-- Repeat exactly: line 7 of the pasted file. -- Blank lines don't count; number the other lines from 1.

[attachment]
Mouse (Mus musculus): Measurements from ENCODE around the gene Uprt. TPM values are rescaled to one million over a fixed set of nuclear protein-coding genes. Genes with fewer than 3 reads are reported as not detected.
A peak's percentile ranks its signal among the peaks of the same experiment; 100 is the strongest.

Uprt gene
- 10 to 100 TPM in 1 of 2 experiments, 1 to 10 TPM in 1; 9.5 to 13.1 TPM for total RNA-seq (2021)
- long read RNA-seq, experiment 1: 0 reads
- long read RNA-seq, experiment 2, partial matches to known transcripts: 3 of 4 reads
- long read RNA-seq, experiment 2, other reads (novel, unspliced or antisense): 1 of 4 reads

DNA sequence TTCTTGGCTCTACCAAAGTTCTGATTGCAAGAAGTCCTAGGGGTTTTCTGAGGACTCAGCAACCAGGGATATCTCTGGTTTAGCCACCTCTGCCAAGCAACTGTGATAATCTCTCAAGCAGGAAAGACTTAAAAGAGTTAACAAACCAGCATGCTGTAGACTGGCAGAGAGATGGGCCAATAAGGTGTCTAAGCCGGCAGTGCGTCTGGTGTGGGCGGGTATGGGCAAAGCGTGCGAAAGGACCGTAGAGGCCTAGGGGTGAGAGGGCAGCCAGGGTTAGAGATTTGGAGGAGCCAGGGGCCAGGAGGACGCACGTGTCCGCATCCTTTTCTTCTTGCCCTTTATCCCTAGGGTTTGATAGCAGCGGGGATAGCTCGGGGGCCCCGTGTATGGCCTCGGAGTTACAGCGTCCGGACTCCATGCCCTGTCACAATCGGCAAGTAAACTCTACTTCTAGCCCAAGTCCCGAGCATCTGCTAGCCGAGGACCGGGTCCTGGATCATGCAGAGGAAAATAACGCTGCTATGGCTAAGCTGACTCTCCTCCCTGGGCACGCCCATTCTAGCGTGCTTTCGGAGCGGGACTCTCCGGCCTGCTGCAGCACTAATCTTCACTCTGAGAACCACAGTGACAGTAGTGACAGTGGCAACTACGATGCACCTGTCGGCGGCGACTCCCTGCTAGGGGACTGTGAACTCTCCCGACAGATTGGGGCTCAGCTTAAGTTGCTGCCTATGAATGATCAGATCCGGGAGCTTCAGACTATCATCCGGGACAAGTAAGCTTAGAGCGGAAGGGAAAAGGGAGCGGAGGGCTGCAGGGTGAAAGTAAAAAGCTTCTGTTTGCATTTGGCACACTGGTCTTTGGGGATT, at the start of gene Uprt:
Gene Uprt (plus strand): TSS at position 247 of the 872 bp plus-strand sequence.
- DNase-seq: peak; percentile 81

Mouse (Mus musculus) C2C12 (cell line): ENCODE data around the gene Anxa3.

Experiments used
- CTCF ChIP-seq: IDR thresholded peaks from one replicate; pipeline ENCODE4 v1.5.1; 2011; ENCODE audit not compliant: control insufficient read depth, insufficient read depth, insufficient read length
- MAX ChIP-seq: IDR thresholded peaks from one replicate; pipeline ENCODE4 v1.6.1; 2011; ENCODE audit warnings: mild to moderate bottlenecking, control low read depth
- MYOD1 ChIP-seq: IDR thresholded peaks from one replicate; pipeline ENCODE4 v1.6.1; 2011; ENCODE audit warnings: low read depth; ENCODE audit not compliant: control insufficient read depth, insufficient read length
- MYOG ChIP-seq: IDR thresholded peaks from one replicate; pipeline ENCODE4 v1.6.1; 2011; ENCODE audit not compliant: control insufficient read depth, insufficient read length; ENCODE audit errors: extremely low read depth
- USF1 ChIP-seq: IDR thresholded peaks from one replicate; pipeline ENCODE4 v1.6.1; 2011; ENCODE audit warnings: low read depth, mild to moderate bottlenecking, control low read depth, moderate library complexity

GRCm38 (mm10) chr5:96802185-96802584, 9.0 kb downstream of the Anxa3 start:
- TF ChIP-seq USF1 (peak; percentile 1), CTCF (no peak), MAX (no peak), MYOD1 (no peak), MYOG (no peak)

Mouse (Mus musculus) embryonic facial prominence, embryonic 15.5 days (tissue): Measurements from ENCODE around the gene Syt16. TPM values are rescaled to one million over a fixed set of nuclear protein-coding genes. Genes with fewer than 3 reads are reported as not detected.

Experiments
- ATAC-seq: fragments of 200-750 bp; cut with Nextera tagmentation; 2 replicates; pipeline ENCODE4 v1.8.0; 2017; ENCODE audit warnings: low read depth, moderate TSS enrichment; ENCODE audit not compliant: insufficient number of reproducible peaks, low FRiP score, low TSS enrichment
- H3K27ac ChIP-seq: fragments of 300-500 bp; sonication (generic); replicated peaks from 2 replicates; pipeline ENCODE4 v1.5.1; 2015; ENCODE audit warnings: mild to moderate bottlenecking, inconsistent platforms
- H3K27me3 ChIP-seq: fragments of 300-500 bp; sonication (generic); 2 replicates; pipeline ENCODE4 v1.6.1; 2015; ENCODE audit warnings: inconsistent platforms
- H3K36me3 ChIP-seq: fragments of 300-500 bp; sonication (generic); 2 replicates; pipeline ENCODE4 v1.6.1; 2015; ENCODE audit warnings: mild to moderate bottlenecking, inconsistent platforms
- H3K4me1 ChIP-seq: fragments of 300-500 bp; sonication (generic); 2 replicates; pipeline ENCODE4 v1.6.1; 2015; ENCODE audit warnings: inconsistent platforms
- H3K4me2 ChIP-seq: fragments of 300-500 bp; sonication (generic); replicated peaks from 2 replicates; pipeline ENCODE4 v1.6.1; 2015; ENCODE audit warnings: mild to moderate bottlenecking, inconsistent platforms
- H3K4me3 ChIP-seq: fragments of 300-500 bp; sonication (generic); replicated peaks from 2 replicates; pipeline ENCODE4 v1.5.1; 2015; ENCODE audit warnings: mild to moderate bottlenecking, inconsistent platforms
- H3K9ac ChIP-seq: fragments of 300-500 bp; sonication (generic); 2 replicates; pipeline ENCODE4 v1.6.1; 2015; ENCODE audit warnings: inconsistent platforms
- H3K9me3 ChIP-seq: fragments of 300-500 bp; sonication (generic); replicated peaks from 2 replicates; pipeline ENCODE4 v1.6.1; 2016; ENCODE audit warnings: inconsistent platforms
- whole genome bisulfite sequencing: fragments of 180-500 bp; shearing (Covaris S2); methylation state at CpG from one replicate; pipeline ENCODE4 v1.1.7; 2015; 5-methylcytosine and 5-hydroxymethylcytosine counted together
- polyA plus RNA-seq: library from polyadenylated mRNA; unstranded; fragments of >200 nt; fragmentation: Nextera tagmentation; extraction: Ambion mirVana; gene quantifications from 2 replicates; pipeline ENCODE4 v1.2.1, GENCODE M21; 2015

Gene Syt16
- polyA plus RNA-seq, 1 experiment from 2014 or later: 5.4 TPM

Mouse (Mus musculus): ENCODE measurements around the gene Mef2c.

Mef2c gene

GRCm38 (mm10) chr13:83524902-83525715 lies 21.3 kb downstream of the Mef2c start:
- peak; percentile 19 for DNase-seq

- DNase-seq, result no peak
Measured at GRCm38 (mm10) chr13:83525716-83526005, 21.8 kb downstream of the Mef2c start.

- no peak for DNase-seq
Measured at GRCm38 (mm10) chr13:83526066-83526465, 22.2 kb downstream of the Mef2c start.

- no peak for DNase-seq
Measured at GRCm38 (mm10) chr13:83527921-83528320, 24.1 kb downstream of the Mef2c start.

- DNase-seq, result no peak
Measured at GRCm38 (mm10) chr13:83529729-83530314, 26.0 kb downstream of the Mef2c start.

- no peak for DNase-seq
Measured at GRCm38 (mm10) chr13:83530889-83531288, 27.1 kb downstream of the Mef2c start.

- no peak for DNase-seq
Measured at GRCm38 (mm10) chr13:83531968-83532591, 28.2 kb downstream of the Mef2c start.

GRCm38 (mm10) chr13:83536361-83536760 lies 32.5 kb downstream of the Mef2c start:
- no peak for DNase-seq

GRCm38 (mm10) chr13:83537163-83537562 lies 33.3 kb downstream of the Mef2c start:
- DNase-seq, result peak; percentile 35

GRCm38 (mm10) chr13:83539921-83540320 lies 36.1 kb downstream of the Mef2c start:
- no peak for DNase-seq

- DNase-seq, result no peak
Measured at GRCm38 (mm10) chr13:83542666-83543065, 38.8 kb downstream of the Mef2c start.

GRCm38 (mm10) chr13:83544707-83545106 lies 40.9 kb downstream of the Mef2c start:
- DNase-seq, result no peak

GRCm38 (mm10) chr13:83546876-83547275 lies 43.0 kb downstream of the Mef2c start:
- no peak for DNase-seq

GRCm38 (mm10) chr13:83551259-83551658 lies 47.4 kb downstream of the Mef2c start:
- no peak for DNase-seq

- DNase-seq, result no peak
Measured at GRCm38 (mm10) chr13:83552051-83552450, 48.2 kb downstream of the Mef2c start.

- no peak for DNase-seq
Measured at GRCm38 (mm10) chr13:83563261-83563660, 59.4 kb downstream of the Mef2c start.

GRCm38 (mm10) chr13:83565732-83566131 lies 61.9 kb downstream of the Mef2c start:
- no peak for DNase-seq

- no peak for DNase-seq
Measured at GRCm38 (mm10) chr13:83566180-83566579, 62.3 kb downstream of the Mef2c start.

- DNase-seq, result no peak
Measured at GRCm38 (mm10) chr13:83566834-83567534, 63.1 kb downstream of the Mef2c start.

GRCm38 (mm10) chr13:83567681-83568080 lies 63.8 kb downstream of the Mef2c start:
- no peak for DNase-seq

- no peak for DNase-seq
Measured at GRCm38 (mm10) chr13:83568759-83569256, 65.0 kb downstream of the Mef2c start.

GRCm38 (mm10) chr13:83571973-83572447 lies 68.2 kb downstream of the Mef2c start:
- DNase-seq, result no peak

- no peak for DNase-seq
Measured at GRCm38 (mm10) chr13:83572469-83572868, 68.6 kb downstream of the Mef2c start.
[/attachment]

- long read RNA-seq, experiment 2, other reads (novel, unspliced or antisense): 1 of 4 reads